Friday Report

Flipping television channels this week, the story of income inequality was a common theme but taken and twisted in such a devious way as to incite anger rather than enthusiasm. I find it interesting in the land of opportunity where we all like to talk about the sky being the limit there is so much anger at the top 1% percentile for reaching after tax household income that's risen 275% higher from 1979 to 2007. The report from the Congressional Budget Office was said to justify the anger at Occupy Wall Street and proves we should punish the rich.

The story was told as if the same people in the top 1% income category in 1979 were its sole members in 2007. But that's not the way America works. In 1979 I was in the lowest quintile, and now I'm in the top 1 percent. When measuring my income, and judging America, the change in my income should be calculated in the lowest quintile to reflect where I started and my upward mobility. This is the disingenuous part of how this report was communicated. In this case, the trouble is the idea that a small group of people in 1979 established a way to increase their income at the expense of the rest of the nation.

We obviously know who the troublemakers are, but they are more than opponents of capitalism, they are destroyers of dreams. If we tell the story of this CBO report the right way, it's a story of increased fortune for anyone to go and grab. In 1979 Nolan Ryan signed a $1.17 million a year deal with the Houston Astros - it was a record breaking deal and first above one million annually. In 2007, Jason Giambi raked in $23.4 million as the highest paid player in baseball, an increase of 1900% from 1979.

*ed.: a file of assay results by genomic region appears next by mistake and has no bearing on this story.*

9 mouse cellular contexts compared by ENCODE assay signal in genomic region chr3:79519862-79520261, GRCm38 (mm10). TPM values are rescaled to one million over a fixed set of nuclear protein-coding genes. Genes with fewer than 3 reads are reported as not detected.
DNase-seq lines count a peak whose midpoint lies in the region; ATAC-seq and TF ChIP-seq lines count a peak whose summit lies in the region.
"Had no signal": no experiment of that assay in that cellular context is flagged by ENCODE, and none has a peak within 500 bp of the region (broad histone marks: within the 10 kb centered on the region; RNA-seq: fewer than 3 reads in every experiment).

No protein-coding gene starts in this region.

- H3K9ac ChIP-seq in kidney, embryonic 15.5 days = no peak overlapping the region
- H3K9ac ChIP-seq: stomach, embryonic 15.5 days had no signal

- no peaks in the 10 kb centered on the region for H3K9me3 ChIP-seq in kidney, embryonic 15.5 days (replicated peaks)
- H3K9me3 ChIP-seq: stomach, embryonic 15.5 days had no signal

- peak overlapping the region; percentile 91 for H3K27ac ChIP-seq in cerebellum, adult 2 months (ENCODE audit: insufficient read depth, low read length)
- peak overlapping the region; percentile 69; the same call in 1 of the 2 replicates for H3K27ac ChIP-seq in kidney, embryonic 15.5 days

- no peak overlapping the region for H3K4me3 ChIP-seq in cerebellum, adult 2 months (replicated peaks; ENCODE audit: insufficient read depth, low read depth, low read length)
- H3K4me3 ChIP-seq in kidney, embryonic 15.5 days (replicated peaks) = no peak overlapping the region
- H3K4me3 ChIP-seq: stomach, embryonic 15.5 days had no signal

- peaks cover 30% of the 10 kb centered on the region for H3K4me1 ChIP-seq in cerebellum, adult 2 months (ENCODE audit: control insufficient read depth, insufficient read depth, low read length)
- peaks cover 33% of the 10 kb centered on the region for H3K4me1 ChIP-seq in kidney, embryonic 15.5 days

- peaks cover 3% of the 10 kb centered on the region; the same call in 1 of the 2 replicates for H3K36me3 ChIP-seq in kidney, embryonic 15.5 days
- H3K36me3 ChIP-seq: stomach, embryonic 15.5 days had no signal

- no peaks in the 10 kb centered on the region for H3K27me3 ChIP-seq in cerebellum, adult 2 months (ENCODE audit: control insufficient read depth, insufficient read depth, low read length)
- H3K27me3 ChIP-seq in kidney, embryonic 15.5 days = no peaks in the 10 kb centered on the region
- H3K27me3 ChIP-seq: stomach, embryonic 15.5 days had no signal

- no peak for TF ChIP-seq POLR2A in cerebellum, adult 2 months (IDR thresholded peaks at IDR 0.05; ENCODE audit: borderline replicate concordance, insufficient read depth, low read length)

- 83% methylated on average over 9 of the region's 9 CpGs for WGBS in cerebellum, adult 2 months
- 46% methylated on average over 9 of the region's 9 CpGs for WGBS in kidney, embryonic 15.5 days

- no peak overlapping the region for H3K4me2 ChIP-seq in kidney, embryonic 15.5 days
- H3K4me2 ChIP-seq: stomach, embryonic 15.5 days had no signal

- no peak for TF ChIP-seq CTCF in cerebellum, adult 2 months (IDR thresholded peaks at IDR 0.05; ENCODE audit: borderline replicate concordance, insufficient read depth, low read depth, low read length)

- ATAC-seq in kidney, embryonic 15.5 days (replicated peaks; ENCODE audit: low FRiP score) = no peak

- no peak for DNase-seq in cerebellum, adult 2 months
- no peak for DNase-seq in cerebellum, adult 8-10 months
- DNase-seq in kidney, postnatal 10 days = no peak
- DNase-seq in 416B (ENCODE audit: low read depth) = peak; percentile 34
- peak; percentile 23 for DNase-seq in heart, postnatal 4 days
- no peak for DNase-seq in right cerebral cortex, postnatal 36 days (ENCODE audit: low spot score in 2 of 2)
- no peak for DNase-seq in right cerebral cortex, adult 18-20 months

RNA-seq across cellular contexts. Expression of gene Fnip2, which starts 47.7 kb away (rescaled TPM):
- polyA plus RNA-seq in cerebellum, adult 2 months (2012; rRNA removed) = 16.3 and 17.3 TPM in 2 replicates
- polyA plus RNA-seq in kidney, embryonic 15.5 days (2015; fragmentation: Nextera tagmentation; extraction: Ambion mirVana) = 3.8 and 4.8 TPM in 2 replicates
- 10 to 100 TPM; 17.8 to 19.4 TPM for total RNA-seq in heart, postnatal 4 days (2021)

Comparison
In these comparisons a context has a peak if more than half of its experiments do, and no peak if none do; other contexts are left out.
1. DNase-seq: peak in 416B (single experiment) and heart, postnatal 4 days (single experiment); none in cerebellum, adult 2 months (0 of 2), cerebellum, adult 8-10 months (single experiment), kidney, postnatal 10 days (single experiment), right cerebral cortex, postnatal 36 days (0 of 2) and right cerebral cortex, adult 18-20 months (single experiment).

I guarantee you that Alex Rodriquez, currently the highest paid guy in baseball, wasn't born in the top 1%. So, let's assume for argument sake he was born in the second quintile. At age 18, he would have been placed at $23,939 a year and this year at $32.0 million. His change in income would be 139,100% and that number should be added to the second quintile so we can get a true picture of what opportunity is in America. Do me a favor and figure out the percentage change using your current income against your quintile bracket back in 1979. I want a sense of what America is really about and not the scare tactics that the rich are hoarding. Email me at

By the way, much is being made this morning over the new contract for the CEO of Nabors Energy who will receive $100.0 million. The voices that complain about this didn't make a peep last week when the list of highest earning celebrities was released. Michael Jackson made $170.0 million, and I guarantee that his estate didn't create as many jobs as Nabors does now or has had a greater impact on society than Nabors products do. Take my word, after not having heat on the coldest day of the year and needing gasoline to flee to the city, I'm not mad at Nabors. I'm not mad at Jackson's estate, either.

Today's Session

It looks like we will open weak, which stands to reason after five miraculous weeks. The dollar is stronger as Japan tries to push their currency lower. I'm not sure if we will file a complaint with the WTO or threaten legislation, although I doubt it. This is the perfect time to keep your powder dry and let fresh opportunities develop.